Birthing a Book

“Writers are the custodians of memory, and memories have a way of dying with their owner.”


The beginning of a career.

William Zinsser wrote that in his book, Writing About Your Life: A Journey into the Past. That was a good reason to proceed with my book. It reminded me that my memories are uniquely my own, and they can’t accurately be told by a ghost writer, no matter how talented.

Consider the recent book Sally Ride: America’s First Woman in Space, written by the ABC correspondent Lynn Sherr. While a wonderful and well-written book, I fear it is not the book that Sally—my fellow astronaut, friend, and very private person—would have written herself. Yes, the author describes at length her achievements in many fields and her incredible contributions inspiring young girls to study science, but she also delves deeply into her personal life. I wish Sally had told us about herself in her own words.


My Book.

When I realized my NASA days would soon end, I began to understand how my life was a product of an era: the options for women were changing rapidly.

I was the “custodian” of the memories of how one woman navigated those years. Mine was—and is—a story worth telling. Not knowing how I could ever craft the adventure into written form, I went on faith that even if the tale was scribbled on legal pads, then it would at least be told.

I began to spew forth onto the page what I found interesting, important, funny, historical, horrific, informative, or inspirational. What would my descendants in a galaxy far, far away want to know? My mother died when I was 28, and there remain untold questions, so many I was never able to ask her. After my father’s death, I discovered a narrative written or dictated by my great-great-grandfather in the late 1800s. Without those brief pages, I would never have known how he arrived in Tennessee or how he came to play an important role in the Civil War.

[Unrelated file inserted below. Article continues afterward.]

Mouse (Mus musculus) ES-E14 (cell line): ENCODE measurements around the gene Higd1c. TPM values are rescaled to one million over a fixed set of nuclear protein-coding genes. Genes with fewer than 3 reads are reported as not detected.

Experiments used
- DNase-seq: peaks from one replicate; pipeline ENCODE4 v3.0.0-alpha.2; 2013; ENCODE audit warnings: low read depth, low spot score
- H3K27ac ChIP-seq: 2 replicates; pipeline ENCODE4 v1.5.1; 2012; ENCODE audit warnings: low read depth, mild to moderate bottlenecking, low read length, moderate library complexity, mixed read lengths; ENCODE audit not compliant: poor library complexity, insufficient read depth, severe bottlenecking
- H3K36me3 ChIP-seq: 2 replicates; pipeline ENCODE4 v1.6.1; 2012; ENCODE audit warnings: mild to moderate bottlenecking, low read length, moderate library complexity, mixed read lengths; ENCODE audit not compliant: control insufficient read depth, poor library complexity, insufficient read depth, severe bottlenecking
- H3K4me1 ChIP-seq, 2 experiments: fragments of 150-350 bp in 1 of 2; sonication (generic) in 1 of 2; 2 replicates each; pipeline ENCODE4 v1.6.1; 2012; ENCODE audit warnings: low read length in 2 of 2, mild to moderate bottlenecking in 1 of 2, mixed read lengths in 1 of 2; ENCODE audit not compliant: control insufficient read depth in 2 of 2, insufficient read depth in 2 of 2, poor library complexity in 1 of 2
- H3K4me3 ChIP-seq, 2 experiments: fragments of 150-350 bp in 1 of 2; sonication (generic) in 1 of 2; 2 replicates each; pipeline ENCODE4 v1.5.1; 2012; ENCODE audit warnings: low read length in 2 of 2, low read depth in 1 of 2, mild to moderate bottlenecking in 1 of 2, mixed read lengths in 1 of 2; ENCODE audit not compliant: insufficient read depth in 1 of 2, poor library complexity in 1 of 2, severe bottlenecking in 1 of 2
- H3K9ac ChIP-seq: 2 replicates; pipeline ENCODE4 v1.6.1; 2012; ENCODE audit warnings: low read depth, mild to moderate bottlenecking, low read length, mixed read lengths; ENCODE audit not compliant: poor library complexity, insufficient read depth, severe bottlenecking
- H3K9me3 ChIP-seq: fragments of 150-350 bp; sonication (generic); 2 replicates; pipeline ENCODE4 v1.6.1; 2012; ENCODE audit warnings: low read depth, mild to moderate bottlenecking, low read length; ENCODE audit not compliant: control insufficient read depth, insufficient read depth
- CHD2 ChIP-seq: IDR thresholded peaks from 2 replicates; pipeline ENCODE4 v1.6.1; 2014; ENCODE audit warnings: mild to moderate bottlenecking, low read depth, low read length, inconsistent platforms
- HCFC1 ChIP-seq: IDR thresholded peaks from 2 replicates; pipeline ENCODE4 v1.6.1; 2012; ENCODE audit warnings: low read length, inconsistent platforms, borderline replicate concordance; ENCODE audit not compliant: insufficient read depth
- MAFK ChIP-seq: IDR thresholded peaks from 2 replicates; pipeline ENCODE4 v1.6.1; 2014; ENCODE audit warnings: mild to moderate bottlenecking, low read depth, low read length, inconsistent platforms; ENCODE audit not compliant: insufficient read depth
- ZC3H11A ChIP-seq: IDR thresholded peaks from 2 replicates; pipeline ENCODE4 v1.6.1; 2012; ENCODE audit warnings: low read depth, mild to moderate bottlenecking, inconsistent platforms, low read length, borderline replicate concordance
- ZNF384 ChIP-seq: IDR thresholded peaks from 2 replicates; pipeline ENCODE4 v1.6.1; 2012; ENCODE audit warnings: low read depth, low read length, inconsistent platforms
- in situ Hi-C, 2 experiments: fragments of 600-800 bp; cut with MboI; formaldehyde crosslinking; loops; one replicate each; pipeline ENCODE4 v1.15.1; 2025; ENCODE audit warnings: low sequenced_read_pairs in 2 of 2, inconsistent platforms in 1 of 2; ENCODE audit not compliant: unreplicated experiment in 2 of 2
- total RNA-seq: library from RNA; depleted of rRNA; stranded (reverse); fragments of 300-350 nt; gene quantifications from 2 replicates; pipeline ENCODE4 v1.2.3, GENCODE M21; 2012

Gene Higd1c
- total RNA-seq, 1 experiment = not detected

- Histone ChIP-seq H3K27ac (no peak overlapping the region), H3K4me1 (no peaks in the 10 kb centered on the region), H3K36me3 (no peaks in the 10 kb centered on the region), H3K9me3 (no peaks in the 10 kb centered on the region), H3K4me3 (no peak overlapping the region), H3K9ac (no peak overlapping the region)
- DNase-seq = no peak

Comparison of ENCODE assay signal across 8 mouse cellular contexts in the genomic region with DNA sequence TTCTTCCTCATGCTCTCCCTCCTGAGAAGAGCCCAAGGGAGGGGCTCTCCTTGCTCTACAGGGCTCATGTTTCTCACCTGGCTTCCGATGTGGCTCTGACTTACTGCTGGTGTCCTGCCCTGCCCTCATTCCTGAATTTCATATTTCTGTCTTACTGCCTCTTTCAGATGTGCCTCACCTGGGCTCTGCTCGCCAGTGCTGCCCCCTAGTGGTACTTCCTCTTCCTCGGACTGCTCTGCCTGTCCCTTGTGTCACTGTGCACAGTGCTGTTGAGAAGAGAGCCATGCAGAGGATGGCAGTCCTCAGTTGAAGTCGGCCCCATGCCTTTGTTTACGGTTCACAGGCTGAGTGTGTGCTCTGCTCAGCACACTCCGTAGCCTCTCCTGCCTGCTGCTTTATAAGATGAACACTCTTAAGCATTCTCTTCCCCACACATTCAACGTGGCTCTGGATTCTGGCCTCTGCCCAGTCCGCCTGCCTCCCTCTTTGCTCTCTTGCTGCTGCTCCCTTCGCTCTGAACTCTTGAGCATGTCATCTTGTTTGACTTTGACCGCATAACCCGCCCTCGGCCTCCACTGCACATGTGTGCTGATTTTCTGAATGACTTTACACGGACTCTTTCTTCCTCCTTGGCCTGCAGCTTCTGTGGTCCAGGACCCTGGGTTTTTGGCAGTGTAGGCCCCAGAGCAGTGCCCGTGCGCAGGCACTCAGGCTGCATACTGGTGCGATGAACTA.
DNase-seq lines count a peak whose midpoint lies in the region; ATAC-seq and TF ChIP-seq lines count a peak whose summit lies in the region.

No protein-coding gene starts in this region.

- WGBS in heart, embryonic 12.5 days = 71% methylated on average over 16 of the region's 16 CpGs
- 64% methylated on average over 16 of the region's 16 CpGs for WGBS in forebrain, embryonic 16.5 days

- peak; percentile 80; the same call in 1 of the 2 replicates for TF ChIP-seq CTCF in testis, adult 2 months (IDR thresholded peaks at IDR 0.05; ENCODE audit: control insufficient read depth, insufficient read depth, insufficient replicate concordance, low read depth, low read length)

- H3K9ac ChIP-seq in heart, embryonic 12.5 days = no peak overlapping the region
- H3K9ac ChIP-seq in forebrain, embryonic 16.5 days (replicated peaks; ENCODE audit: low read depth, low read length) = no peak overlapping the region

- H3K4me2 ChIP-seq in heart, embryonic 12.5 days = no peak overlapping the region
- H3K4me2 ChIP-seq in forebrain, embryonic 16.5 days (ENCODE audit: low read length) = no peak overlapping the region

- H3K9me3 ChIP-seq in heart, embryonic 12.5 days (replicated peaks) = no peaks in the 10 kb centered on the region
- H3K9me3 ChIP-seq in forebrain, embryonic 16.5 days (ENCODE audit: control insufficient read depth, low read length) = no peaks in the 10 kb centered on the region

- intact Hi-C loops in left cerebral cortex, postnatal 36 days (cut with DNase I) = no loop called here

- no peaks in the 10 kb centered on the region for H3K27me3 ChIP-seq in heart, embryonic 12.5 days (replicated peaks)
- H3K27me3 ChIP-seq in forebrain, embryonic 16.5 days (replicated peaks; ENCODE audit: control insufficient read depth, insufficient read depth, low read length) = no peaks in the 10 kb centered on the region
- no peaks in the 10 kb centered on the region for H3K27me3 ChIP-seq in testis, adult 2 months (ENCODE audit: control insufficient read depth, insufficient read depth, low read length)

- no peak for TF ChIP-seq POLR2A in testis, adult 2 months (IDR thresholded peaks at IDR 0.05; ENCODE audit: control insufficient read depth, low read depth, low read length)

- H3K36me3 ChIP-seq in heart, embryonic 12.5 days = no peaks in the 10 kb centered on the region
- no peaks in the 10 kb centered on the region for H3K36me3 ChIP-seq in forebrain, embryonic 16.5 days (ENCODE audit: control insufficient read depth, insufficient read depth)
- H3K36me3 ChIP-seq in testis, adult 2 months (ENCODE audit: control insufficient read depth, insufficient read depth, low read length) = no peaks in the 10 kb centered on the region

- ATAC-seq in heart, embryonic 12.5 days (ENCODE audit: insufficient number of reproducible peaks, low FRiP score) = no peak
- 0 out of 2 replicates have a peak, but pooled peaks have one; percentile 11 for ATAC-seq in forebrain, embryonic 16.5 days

Producing a book is like having a baby. Whether planned or unexpected, it begins to grow until it feels huge and heavy. The whole production is daunting. Scary. The “mother” grows tired of all the physical and mental demands and is ready for it to come out. What will she do with it once it arrives? Is she up to the task? If she is lucky (as I have been), there will be people all along the way to help, encourage, and guide.



When you read this, the “baby” will have been born. It is beautiful and full of promise. It probably has unseen imperfections, and there will be those out there who will not find it as pretty as I do. Its future has not been revealed to me, not yet.

It will be available soon for you to “adopt” on my web site.

Stand by Houston…..three…two…one….


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  1. Can’t wait to read it!!!!

  2. Will your book tour be visiting NASM or Udvar Hazy?

  3. Great blog Rhea! You’re absolutely right about the author’s responsibilities. STEW

  4. Hello, Rhea, enjoyed this article and the ones previous which I have just read. Have been cruising the last month through the Panama Canal, Central America and parts of South America. have not been able to get my email during this journey. I so enjoy your writing. It is informative as well as entertaining. Look forward to seeing you tomorrow. lp


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